Food-conscious consumers consistently find themselves with a wide range of dining
options in Madison, according to Livability, which ranked they city as the fifth-best for “foodies.”
According to Livability’s “Top Ten Foodie Cities 2013: A Second Helping,” Madison has all the elements that attract those with a curiosity for food, from innovative
chefs at many popular farm-to-table Madison restaurants to easy access to fresh,
locally-grown ingredients in most of the grocery stores in the area.
Diane Morganthaler, vice president of marketing at Greater Madison
Convention & Visitors Bureau, said people are caring more about where their food is coming from.
“I think we’re pretty aware of where our food comes from, and I think
something we’re really proud [of] is that a lot of it comes from around Madison,” she said.
She said encouraging local producers is another way city residents can support the
local economy, and people take that very seriously, as well.
Livability credits Madison for access to farm-to-table restaurants, such as
Fresco and Nostrano. Madison also hosts the nation’s largest
producers-only farmer’s market, where around 170 vendors serve up to 200,000
people, according to Livability. The Willy Street Co-op is another asset to Madison’s attraction for foodies, the ranking said.
The city is also home to a wide range of popular food events, including the World’s
Largest Brat Fest, Isthmus Beer and Cheese Fest and the Herb Fair, Livability said.
Madison’s ranking as No. 5 in the United States comes behind cities such as Decatur, Ga.,
and Berkeley, Calif.
Morganthaler said the foodie movement differs from region to region, with many communities having traditional local foods. She said when someone goes to Boston, they have lobster; if they go to New Orleans, they probably eat gumbo.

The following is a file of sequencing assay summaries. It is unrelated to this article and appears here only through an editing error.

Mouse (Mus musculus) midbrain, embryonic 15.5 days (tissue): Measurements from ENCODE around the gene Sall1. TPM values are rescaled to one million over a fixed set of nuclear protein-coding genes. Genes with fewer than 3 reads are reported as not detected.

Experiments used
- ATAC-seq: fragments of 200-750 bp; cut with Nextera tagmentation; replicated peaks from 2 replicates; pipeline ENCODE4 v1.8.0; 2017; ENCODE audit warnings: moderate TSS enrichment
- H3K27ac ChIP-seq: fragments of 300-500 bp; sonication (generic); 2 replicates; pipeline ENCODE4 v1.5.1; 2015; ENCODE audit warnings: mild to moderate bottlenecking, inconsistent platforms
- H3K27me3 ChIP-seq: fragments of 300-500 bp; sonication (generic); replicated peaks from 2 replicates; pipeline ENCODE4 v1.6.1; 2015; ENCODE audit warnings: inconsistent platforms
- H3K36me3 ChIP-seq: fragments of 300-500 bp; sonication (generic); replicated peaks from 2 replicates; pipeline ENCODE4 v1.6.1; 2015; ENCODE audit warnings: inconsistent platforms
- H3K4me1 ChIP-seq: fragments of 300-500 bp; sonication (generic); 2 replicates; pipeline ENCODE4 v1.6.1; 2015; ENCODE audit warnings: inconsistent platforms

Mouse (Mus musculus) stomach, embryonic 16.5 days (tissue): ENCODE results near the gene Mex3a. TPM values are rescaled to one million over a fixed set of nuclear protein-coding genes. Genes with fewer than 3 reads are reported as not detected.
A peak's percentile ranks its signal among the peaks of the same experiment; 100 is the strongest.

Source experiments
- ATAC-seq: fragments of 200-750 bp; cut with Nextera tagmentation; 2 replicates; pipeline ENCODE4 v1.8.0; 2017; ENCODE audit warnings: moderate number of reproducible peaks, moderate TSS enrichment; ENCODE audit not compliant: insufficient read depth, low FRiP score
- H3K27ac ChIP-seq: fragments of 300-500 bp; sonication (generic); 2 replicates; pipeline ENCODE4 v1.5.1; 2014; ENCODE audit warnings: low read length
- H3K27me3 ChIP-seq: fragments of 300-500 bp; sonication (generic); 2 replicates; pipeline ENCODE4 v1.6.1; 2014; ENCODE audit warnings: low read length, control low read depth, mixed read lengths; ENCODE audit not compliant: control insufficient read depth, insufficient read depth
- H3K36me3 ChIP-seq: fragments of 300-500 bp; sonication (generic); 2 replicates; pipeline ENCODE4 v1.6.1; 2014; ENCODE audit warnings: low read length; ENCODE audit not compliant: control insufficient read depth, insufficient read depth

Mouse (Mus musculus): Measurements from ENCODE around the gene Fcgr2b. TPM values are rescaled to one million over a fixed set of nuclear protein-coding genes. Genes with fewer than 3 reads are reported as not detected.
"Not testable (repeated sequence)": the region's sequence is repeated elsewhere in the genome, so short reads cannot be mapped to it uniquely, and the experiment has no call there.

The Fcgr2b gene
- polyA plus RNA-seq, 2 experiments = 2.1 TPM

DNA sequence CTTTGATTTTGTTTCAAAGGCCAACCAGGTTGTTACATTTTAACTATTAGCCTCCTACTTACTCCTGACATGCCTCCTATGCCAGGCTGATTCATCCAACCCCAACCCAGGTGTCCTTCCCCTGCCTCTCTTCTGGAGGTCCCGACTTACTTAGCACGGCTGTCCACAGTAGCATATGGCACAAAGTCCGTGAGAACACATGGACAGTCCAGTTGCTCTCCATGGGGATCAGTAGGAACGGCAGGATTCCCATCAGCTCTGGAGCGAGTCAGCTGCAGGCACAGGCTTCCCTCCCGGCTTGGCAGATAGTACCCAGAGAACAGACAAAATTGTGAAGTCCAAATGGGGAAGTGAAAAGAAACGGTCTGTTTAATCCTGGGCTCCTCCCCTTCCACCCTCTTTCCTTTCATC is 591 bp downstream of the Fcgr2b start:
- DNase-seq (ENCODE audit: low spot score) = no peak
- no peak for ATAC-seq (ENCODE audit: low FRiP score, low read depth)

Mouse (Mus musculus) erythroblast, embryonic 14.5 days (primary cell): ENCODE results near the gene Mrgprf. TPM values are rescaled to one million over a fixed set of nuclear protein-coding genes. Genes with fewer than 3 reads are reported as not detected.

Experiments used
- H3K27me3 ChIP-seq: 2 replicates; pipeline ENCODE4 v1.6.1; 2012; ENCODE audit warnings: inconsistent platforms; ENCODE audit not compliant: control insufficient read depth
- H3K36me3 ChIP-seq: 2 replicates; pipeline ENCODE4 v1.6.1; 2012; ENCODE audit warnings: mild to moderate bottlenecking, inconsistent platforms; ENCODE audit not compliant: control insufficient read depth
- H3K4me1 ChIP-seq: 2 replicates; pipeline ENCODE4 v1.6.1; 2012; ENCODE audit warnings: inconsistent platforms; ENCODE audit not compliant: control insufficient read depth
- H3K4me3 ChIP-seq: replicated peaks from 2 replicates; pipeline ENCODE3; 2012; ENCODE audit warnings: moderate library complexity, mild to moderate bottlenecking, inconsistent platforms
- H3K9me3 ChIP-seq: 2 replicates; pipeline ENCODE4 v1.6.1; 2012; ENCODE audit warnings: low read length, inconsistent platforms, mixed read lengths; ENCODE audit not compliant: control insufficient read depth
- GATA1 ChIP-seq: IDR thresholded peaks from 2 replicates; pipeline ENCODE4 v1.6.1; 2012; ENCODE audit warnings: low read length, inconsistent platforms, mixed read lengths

“We’re not that
kind of a market,” she said. “I think we’re really a melting pot of all the groups that have moved
into our Midwest area, and we just have so many options available to us.”
Cheri Schweitzer, a restaurant consultant for Credible Consulting, works with
many local Madison restaurants and is familiar with the food culture.
She said Madison is a university town full of entrepreneurs and people with
entrepreneurial spirit. Those people are naturally adventurous, so they want
adventurous food as well, she said.
According to Schweitzer, the food movement in Madison is not confined to
locally-grown vegetables. Many local restaurants that she works with obtain their
meat from within 100 miles, she said.
She used Dan Fox as an example, founder of SloPig,
who raises his own pigs and sells them locally.
Schweitzer said even beer and soda are produced in Madison
on a small, local scale. Micro-distilleries are prevalent throughout Madison, she said.
With a food movement that has so much momentum in progress, Schweitzer said possible future achievements for food in Madison include bringing the foodie movement to children.
“One thing that needs to happen is all the things that are getting put on the
adult menu need to be put on the kids menu,” she said. “That’s not happening; you still see
chicken nuggets served in schools.”
The movement for farm-to-cafeteria table may be next, she said.